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ABS Speed Sensor
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Alternator Current and Voltage
Amplifier Earth
Camshaft Sensor
Carbon Canister Solenoid Valve
Crankshaft sensor
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Crankshaft Sensor - Hall Effect Diagnostics

The system is used on some Vauxhall Vectra 2.0 Lt. fitted with a Simtec 56.5 engine management system. The Crank Angle Sensor (CAS) has a voltage supply which switches the output relative to the engine speed.

This system should not however be confused with the Simtec system which uses a frequency modulated signal (AC excited).

Technical Information

The Crank Angle Sensor (CAS) or Crankshaft Position Sensor (CPS) can be mounted in various locations such as: near the front pulley, to the rear of the engine into the flywheel, in the side of the engine block or within the distributor.

The output signal produced is used by the Engine Control Module (ECM) to determine the exact position of the engine.

The Hall effect type crankshaft sensor is a simple digital 'on / off' switch which produces a digital output that is recognised and processed by the ECM. The sensor is trigged by a rotating metal disc with openings, the disc passes between the electromagnet and the semiconductor.

A semiconductor has the ability to be a conductor or an insulator depending on whether the semiconductor sees, or is shielded from the magnetic field. This magnetic field is switched on and off by the rotating disc that travels adjacent to the two objects. The effect of a magnetic field that is able to pass through one of the 'windows' will stop the flow of voltage. When the 'window' is closed the flow is reinstated. This action will produce a digital square wave that is understood by the ECM or amplifier and will not need the extra Schmitt trigger circuitry to convert the analogue signal into a digital signal.



Crankshaft Sensor - Inductive Diagnostics


We can evaluate the output voltage from the Crank Angle Sensor (CAS). The voltage will differ between manufacturers, its proximity and engine speed.

The main reason for evaluating this waveform is to monitor the output when the engine stops due to a loss of High Tension voltage (HT). The waveform will be an Alternating Current (AC) its voltage will be seen to increase with engine speed.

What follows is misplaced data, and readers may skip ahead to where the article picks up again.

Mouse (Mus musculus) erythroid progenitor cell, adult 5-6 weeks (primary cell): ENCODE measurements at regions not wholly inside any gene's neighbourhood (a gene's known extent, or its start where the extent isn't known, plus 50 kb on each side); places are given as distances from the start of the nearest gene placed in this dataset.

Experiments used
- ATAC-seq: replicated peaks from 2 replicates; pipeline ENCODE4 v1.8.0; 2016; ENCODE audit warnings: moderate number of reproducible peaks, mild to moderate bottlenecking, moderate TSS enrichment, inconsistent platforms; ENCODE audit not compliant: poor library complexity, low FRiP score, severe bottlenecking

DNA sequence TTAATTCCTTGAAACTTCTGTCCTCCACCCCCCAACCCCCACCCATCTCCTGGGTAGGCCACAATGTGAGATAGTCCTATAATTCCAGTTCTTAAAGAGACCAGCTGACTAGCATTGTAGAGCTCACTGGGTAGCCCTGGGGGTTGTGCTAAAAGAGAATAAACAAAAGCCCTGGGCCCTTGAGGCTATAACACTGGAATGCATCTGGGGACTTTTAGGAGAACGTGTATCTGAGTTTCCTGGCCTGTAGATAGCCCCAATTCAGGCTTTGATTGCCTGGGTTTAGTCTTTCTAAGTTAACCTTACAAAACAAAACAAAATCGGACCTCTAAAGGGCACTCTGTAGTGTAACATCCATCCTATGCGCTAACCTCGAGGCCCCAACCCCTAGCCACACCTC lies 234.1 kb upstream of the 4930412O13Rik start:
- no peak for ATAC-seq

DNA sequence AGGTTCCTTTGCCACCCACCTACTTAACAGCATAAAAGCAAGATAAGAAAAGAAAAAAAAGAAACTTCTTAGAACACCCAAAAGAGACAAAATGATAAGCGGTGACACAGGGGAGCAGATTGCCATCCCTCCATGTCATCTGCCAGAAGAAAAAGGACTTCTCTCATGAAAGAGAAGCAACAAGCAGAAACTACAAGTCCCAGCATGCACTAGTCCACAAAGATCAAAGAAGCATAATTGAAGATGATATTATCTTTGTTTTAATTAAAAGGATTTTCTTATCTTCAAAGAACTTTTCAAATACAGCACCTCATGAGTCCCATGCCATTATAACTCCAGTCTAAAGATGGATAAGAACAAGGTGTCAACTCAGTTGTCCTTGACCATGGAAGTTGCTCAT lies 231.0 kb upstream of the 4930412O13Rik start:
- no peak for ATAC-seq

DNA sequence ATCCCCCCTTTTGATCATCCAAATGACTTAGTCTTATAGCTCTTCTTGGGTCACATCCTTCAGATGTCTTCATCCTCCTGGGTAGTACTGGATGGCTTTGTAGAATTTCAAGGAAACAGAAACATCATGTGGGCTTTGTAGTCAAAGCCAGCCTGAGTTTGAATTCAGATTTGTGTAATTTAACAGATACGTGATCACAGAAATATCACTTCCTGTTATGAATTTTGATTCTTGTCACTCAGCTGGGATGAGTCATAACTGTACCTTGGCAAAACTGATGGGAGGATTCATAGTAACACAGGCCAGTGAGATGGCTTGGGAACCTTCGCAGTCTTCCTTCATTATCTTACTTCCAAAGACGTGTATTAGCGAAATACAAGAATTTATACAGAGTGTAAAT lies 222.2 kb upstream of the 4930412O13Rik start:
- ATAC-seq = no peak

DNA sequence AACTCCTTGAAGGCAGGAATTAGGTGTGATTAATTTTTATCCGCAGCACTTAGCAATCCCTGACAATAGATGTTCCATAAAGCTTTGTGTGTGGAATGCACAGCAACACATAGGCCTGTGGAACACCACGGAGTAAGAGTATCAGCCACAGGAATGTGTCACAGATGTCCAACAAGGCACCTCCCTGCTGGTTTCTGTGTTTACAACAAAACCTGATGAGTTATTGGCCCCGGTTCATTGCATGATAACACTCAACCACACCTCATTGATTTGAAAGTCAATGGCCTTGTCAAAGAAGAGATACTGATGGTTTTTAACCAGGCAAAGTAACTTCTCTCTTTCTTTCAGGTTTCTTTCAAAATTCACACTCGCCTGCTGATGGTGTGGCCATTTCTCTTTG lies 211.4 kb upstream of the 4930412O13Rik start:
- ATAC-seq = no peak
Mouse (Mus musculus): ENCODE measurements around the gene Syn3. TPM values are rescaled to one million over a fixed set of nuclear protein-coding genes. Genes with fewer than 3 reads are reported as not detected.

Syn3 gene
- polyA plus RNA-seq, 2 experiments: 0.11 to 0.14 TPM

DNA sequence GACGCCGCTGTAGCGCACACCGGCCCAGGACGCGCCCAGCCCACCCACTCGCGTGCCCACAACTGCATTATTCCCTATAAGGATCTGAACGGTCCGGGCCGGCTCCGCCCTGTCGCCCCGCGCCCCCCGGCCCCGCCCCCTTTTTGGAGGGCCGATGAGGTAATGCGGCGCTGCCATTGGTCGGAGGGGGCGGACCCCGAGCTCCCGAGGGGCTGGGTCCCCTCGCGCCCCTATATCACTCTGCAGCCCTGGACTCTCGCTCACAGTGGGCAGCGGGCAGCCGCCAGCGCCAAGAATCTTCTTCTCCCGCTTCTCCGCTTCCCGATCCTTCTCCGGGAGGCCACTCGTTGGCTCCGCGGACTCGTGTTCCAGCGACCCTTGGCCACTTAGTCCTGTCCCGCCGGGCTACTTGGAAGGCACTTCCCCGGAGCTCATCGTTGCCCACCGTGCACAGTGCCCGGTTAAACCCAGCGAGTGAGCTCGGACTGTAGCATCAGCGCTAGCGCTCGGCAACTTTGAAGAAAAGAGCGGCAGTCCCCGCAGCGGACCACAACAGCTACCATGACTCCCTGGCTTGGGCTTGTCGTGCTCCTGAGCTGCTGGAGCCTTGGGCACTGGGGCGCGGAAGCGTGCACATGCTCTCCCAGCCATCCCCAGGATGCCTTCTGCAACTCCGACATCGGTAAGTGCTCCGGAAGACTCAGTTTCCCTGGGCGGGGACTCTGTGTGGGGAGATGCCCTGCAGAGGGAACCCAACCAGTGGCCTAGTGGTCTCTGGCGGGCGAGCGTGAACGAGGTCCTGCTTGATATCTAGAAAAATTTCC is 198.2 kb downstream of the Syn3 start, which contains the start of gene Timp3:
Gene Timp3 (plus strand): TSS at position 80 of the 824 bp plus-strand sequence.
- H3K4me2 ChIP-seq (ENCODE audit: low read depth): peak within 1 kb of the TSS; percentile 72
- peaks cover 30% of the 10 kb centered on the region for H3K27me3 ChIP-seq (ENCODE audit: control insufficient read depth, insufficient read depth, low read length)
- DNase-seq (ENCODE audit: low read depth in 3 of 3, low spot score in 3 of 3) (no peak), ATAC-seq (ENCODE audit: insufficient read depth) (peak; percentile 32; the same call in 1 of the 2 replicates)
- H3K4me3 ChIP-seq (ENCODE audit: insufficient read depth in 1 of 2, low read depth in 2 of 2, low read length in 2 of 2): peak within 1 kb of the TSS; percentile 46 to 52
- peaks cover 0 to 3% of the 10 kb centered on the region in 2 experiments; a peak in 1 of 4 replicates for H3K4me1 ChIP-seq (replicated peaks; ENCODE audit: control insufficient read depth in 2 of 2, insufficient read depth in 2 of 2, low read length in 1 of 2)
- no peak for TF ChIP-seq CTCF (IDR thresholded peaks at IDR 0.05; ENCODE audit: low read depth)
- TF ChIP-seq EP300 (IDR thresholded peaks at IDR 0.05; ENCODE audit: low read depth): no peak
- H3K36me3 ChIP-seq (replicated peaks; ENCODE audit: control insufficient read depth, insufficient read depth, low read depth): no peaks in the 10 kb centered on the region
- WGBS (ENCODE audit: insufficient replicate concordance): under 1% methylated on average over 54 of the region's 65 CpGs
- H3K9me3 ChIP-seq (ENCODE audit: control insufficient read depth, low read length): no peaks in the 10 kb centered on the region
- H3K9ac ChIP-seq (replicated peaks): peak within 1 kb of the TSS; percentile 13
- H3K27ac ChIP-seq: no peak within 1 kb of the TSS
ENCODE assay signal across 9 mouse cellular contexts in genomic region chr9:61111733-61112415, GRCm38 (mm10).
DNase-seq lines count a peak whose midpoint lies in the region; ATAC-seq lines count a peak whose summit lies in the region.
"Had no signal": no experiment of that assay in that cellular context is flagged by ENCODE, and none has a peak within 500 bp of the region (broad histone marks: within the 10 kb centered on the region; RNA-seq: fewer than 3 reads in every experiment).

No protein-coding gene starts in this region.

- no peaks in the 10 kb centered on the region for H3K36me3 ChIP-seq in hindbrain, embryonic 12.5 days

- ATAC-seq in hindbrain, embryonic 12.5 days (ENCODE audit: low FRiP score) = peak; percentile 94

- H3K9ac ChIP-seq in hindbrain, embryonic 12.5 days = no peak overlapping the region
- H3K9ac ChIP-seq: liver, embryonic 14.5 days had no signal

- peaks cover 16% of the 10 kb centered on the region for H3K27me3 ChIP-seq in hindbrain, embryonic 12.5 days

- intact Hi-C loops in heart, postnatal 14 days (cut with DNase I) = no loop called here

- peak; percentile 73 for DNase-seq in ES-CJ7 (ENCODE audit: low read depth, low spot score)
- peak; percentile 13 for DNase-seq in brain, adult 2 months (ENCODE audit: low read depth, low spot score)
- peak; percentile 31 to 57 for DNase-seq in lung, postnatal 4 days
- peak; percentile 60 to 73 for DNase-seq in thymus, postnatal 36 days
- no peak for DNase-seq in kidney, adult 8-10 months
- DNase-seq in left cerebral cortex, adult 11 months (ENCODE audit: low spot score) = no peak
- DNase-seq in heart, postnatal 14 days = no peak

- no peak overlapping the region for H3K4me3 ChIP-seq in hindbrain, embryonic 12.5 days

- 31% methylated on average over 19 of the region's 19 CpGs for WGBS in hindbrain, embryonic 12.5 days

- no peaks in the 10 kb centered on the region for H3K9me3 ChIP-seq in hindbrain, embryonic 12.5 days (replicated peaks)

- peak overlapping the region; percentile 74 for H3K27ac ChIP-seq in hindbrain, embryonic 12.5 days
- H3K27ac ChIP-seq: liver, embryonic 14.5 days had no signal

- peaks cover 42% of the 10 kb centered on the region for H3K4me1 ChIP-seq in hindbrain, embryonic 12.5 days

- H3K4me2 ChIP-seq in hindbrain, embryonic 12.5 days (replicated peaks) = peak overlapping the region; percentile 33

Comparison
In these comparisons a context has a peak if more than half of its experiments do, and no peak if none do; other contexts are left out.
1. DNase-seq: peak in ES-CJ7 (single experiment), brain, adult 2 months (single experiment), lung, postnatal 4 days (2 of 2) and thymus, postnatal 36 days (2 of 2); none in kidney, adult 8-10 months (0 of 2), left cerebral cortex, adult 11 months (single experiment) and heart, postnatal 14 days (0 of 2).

There is a 'missing tooth' in the flywheel or reluctor and is used as a reference for the Electronic Control Module (ECM) to ascertain the engine's position. Some systems use two reference points per revolution.

Technical Information

This sensor known as a Crank Angle Sensor (CAS) or sometimes Crankshaft Position Sensor (CPS) can be mounted in various positions and can be located near the front pulley, to the rear of the engine into the flywheel, in the side of the engine block or within the distributor. The output signal produced is used by the Engine Control Module (ECM) to determine the exact position of the engine.

On an inductive CAS a resistance value should be seen between the terminals. This type of sensor is the most popular but Hall effect and AC excited sensors are also used in some engine management systems. The inductive sensor is normally a two wire device, however some manufacturers use three wires, the third being a coaxial braid to keep out any HT interference that may interrupt and corrupt the signal seen by the ECM.

The output voltage produced on this sensor will be vehicle specific and the output will reduced by any of the following three factors:

A larger air gap will decrease the voltage output from the sensor.

A failing sensor with shorted windings will also reduce the voltage output, while a sensor with an open circuit will have no output at all. The condition of the winding inside the crank angle sensor can be determined by conducting a resistance test with a multimeter.

A slower than anticipated cranking speed may also cause the output to be low; the characteristics of this being that the engine will not start when cranked, but starts if the engine is 'bump started' causing the engine to rotate faster and producing sufficient voltage to trigger the ECM. A large air gap can also give the same symptoms.


Crankshaft position sensors tend to fail as they become hot and the windings become open circuit in this instance the engine will stop but restarts if left to cool down.

Here is a typical crankshaft sensor.